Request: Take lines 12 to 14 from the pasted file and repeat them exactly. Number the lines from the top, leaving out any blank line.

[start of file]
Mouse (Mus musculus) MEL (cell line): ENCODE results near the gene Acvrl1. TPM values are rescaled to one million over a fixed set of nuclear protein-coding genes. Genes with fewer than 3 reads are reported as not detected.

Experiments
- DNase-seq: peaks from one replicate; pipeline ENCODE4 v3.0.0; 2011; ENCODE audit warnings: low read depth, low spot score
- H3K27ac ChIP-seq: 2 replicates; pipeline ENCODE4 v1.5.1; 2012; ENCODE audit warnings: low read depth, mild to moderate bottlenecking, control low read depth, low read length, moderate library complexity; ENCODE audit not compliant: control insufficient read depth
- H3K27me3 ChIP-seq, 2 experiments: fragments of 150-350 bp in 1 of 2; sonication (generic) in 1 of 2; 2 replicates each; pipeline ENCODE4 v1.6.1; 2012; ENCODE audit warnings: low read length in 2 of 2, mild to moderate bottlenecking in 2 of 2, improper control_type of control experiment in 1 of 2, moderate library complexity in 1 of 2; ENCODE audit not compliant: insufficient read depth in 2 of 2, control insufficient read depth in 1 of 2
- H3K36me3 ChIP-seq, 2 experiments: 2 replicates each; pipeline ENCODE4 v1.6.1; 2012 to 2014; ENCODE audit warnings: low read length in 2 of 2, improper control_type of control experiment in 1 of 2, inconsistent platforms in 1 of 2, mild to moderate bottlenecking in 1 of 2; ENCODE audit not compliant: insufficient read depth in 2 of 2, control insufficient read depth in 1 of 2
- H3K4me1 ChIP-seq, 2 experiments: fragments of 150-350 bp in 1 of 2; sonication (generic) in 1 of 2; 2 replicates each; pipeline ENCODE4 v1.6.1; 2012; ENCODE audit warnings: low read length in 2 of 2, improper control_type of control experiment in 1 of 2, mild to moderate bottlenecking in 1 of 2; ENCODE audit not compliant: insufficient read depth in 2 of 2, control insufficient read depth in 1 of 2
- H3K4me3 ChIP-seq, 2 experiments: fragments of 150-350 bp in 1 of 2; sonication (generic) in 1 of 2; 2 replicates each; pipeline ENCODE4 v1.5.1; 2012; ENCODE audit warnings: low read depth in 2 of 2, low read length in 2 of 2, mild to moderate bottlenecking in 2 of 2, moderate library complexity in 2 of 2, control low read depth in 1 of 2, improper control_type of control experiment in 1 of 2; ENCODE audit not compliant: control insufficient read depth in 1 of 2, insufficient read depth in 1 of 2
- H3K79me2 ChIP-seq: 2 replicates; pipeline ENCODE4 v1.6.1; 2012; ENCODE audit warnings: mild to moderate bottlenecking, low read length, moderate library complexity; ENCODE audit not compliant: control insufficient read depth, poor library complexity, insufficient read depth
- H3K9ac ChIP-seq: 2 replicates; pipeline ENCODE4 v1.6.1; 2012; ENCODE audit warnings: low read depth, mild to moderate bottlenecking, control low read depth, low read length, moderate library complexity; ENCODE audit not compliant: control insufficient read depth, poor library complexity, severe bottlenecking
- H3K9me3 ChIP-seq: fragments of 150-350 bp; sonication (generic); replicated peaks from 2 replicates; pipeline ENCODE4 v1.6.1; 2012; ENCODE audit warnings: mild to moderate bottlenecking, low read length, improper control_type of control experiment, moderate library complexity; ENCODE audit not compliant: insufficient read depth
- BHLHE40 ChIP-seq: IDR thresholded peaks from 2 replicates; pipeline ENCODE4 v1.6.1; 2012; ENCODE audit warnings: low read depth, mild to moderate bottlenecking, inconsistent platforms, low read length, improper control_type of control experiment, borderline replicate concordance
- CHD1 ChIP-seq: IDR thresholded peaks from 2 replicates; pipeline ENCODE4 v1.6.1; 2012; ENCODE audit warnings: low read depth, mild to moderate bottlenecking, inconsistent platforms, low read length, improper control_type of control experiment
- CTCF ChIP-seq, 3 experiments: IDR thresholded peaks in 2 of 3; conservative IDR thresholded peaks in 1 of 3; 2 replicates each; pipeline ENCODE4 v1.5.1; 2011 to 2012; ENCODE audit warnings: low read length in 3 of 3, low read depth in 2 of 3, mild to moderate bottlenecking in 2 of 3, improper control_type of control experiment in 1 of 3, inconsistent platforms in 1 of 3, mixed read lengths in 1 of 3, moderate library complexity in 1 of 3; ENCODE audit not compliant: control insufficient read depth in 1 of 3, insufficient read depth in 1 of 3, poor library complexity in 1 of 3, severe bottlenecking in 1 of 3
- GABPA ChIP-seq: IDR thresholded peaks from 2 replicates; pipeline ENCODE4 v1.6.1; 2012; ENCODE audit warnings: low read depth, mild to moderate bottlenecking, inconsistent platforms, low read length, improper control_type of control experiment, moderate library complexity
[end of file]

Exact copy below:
- BHLHE40 ChIP-seq: IDR thresholded peaks from 2 replicates; pipeline ENCODE4 v1.6.1; 2012; ENCODE audit warnings: low read depth, mild to moderate bottlenecking, inconsistent platforms, low read length, improper control_type of control experiment, borderline replicate concordance
- CHD1 ChIP-seq: IDR thresholded peaks from 2 replicates; pipeline ENCODE4 v1.6.1; 2012; ENCODE audit warnings: low read depth, mild to moderate bottlenecking, inconsistent platforms, low read length, improper control_type of control experiment
- CTCF ChIP-seq, 3 experiments: IDR thresholded peaks in 2 of 3; conservative IDR thresholded peaks in 1 of 3; 2 replicates each; pipeline ENCODE4 v1.5.1; 2011 to 2012; ENCODE audit warnings: low read length in 3 of 3, low read depth in 2 of 3, mild to moderate bottlenecking in 2 of 3, improper control_type of control experiment in 1 of 3, inconsistent platforms in 1 of 3, mixed read lengths in 1 of 3, moderate library complexity in 1 of 3; ENCODE audit not compliant: control insufficient read depth in 1 of 3, insufficient read depth in 1 of 3, poor library complexity in 1 of 3, severe bottlenecking in 1 of 3